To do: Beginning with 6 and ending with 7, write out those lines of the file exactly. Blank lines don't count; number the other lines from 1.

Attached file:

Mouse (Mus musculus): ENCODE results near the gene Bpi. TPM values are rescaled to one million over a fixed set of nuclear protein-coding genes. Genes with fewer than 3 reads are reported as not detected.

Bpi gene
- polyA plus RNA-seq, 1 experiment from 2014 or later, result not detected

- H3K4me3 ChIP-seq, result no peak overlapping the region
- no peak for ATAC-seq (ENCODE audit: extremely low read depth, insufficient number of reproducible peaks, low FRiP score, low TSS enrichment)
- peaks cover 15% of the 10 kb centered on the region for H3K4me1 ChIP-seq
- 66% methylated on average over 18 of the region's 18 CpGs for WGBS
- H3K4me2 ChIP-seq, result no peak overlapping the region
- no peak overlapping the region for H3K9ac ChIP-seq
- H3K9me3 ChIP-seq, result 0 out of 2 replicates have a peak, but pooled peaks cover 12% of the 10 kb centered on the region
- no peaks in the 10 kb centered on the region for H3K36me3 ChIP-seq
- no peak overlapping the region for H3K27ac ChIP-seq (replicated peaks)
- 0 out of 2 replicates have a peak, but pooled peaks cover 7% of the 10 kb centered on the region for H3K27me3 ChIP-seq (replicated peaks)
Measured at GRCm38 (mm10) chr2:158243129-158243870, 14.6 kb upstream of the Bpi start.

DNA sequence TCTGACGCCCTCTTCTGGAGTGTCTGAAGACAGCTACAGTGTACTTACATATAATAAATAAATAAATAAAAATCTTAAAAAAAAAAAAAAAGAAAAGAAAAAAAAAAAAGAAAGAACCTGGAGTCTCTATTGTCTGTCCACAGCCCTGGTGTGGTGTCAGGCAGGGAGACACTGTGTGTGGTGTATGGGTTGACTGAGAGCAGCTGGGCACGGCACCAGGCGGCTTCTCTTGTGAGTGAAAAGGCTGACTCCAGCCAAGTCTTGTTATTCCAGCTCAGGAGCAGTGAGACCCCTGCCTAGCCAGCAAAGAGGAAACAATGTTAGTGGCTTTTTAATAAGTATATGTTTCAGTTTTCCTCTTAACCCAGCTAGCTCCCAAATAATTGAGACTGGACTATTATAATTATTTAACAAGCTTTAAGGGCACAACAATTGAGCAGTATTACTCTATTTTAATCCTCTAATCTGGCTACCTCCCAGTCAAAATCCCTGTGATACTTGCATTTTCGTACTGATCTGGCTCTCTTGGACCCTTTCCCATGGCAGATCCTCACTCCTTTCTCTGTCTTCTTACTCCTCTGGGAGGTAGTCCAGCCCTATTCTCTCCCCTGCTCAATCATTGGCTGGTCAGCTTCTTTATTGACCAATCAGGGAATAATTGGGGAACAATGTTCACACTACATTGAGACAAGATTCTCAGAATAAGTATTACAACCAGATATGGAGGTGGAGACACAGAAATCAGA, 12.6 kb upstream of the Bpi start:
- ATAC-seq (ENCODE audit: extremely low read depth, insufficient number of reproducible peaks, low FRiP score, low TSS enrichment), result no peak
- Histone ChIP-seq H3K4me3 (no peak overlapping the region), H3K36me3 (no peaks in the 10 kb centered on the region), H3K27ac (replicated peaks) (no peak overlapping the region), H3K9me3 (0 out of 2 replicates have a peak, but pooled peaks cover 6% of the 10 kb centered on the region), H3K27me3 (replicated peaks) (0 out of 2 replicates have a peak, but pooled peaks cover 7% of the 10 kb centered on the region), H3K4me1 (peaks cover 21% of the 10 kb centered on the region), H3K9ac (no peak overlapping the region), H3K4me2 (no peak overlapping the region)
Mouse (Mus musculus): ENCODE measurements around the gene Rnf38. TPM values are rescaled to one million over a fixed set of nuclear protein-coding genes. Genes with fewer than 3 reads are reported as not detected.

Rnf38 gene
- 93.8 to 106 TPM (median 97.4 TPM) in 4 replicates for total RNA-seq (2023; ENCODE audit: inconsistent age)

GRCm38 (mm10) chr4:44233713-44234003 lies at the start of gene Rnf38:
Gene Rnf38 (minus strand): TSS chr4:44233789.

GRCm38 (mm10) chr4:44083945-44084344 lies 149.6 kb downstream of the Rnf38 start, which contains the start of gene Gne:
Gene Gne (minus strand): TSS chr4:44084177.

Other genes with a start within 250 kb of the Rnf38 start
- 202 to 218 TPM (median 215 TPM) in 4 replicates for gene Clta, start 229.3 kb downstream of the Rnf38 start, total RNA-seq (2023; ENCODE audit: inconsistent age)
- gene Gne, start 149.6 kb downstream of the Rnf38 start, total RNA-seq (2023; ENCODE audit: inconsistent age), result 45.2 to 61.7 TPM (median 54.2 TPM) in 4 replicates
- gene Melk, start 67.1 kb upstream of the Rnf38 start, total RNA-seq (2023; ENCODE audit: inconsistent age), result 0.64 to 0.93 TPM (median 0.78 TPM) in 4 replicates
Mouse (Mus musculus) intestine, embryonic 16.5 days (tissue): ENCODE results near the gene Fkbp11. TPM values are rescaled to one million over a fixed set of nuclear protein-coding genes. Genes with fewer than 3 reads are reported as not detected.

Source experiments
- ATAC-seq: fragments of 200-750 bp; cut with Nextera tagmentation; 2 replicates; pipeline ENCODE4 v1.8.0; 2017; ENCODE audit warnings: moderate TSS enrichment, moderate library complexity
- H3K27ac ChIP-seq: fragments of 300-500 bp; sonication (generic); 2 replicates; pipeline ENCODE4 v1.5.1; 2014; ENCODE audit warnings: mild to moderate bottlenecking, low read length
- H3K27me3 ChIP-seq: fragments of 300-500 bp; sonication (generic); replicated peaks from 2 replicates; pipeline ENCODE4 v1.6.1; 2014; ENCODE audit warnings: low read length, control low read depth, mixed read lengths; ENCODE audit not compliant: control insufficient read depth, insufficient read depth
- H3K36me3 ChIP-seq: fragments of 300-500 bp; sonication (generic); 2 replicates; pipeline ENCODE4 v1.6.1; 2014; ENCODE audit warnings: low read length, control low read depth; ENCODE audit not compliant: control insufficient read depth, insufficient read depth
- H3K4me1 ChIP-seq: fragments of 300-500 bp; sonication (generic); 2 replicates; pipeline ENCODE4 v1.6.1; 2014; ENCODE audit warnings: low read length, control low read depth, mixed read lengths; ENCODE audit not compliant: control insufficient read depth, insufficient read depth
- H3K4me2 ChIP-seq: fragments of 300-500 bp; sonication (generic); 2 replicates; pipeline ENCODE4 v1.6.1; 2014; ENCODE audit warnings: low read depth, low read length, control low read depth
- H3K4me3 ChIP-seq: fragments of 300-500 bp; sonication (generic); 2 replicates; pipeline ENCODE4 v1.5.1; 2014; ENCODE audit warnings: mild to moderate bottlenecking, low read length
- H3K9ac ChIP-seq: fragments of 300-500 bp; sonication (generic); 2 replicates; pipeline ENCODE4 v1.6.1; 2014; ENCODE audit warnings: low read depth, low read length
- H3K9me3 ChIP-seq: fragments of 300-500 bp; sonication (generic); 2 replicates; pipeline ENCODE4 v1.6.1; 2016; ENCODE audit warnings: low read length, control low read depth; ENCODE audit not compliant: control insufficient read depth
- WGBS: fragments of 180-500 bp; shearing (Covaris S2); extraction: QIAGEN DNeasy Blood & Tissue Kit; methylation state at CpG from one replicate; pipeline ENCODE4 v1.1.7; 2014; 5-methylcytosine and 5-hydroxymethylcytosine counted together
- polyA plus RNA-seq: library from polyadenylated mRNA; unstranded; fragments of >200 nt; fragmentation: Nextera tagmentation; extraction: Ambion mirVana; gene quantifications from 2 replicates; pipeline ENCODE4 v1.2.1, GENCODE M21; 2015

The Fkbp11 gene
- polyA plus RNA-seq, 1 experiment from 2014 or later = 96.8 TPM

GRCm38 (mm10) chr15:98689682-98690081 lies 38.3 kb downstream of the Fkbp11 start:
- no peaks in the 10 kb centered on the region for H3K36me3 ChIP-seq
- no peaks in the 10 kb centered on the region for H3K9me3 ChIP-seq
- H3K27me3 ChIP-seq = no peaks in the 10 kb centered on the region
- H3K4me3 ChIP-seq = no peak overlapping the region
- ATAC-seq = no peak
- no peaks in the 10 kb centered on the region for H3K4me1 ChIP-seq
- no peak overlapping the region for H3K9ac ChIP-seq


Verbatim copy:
- peaks cover 15% of the 10 kb centered on the region for H3K4me1 ChIP-seq
- 66% methylated on average over 18 of the region's 18 CpGs for WGBS